* New loans surge in first quarter even as economy shrinks
* Move coincides with drop in interbank exposure
* Investors shift from trusts back to banks
By Lianting Tu
SINGAPORE, May 1 (IFR) - Chinese banks are cleaning up their
act, according to analysts in China, who say that a recent surge
in new loans is more a reflection of lenders bringing assets on
to their balance sheets than necessarily new debt.
New loans in the first quarter totalled Rmb3.01trn
(US$482.3bn), a 9.6% rise over the same period last year and the
highest number since the first quarter of 2009, when new loans
amounted to Rmb4.58trn, according to data from the People's Bank
of China compiled by Thomson Reuters.
Banking analysts, however, are saying that a good chunk of
the new lending is actually a result of a reduction of interbank
assets in anticipation of tighter regulation. Many of those
interbank assets are essentially loans to corporate borrowers
via trusts or other arrangements.
"There has been a rumour that the [China Banking Regulatory
Commission] will soon release new rules to regulate banks'
interbank business. Some banks have been reducing exposure to
interbank lending and borrowing - such as Xiamen Bank - in
anticipation of the new regulations," said Qiang Liao, a
Beijing-based banking analyst for S&P.
A recent report by Deutsche Bank pointed out that banks
reduced their interbank assets by 1.5% in 2013 to Rmb1.7trn, or
an average of 10.4% of total assets. Analysts suggest that the
move continued and possibly even quickened in the first quarter.
Interbank lending had experienced significant growth over
the past few years as a way for banks to circumvent the
loan-to-deposit ceiling and to set aside less capital for their
loan books. In order to record a loan as interbank assets, banks
typically route corporate loans through other banks and thus
register the debt as credit exposure through the interbank
market, which is not constrained by loan-to-deposit ratios.
Xiamen Bank's interbank assets dropped by about 50% in the
second half of last year compared to the first half. Other
mid-tier banks such as China Minsheng Banking Corp and
Industrial Bank - which have much higher exposure to interbank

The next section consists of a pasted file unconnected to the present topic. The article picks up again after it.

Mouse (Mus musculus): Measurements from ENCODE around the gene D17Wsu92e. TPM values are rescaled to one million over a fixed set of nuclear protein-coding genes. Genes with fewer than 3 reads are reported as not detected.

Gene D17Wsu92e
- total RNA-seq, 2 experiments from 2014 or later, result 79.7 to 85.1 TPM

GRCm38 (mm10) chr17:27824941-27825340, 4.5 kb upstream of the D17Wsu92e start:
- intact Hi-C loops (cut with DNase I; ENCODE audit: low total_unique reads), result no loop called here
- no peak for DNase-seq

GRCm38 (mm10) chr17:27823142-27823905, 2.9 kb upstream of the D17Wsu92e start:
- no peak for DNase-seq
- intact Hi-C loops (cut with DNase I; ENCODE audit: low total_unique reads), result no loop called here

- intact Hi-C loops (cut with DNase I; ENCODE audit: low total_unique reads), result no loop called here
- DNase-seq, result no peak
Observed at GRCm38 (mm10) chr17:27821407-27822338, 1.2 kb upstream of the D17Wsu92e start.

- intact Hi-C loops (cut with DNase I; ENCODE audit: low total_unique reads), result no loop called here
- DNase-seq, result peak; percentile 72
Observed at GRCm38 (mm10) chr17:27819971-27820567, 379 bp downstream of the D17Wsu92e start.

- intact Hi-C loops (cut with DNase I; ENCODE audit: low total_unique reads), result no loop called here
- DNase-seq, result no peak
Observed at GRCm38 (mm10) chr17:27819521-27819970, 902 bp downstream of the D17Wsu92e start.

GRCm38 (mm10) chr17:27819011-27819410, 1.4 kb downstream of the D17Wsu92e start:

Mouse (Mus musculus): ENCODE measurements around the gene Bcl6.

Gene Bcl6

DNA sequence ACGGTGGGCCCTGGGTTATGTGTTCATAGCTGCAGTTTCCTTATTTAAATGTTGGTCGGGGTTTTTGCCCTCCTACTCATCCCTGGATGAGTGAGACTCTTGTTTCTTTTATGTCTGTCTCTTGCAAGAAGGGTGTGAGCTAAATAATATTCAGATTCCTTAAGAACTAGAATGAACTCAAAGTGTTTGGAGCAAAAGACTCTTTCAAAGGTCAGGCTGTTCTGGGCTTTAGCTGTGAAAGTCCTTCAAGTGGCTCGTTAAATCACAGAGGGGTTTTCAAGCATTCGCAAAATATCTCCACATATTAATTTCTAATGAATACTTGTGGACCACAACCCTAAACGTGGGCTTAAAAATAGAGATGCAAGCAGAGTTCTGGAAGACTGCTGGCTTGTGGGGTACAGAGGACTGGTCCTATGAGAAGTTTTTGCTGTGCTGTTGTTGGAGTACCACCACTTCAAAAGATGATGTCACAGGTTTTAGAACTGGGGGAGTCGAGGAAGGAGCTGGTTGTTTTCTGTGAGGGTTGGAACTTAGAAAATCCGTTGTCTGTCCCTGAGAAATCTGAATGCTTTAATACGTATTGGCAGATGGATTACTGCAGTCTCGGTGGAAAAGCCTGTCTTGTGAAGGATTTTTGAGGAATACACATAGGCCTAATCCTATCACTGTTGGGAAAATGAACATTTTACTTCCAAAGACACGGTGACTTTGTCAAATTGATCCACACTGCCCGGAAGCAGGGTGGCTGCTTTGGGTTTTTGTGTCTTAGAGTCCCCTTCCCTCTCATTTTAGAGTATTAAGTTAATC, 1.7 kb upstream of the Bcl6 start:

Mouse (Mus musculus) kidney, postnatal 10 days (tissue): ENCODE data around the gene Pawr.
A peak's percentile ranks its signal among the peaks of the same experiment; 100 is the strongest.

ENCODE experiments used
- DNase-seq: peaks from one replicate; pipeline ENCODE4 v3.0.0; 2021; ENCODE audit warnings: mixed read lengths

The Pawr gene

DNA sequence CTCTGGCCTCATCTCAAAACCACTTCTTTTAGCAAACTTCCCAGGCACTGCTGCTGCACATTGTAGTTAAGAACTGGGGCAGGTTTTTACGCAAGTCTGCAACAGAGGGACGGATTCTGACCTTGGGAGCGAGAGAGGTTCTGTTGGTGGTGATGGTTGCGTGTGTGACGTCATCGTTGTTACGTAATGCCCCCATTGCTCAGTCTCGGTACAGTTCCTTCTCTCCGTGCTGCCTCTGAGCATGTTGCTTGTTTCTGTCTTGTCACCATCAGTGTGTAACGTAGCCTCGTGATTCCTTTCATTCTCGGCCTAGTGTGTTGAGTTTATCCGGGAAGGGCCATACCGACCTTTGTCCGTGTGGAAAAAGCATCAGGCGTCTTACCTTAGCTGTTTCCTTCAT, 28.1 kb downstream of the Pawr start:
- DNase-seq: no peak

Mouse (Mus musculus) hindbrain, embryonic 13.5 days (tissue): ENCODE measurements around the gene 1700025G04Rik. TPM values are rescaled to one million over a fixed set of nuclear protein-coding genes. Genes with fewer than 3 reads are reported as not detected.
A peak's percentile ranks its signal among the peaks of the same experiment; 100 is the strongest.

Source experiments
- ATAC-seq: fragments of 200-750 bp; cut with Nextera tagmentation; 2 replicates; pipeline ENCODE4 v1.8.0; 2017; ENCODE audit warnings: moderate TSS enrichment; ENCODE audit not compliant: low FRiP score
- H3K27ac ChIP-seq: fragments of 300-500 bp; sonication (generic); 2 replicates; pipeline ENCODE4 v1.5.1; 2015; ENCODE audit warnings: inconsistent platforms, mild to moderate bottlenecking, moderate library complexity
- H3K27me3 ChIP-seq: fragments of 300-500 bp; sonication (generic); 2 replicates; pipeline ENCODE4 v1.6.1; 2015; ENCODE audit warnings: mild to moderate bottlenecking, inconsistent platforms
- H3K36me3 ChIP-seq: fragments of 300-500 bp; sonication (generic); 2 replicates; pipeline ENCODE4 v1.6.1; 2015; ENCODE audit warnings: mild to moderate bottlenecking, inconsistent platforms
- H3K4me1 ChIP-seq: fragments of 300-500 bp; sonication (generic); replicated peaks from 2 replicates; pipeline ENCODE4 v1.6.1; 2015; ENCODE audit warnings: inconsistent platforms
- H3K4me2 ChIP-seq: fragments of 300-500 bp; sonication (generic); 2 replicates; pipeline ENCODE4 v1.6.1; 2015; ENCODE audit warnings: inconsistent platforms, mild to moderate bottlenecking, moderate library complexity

lending than big banks - also scaled back interbank assets in
2013, respectively by 8.9% and 6.9% versus total assets.
One common way to convert interbank lending back into
regular loans is to have the counterparty bank return the funds
issued by the original lending bank. Then, the lender
reclassifies the lending as a direct corporate loan.
The theory finds further support in the fact that the surge
in new loans has not been accompanied by a pick-up in growth, as
was the case in 2009.
Analysts suggested that the recent slowdown in trust lending
may also be part of the same movement. Growth in credit issued
by the shadow banking system in 2013 dropped to 32.2%, from
36.8% in 2012 and 49% in 2011, according to the Deutsche Bank.
The deceleration is mainly due to slower growth in trust
assets, which account for about 60% of the shadow credit,
totalling around Rmb19.6trn as of end-2013.
Data released by China Trust Association last week showed
that growth in trust assets slowed to 7.5% in the first quarter
of this year compared to the last quarter of 2013. The slowdown
began in the second quarter of 2013, with quarterly growth rates
at 7%-8.3% compared to an average of 11.8% in previous three
Part of the move from trust lending to direct bank lending,
however, is also the result of a shift in investor sentiment.
"The slowing Chinese economy translates to lower demand for
trust financing and investors also have less appetite for
high-risk investments," said Simon Gleave, regional head of
financial services at KPMG.
Gleave suggested investors have started demanding more
options from their banks instead of third-party wealth managers
or trusts. Such a move would make lending directly from the
balance sheet easier for banks.
However, even with more investors putting their money in the
banks, bringing the loans back to the books could push some
institutions to quickly run into the 75% loan-to-deposit ratio
cap set by the China Banking Regulatory Commission. If that were
to happen, the sudden surge in new loans could quickly turn a
Yet, a sharp deceleration may not come any time soon.
"The Chinese economy is still growing and the regulators are
careful to make sure the new rules are not so tough as to hurt
economic growth," a Hong Kong-based analyst said.
(Reporting By Lianting Tu; editing by Christopher Langner,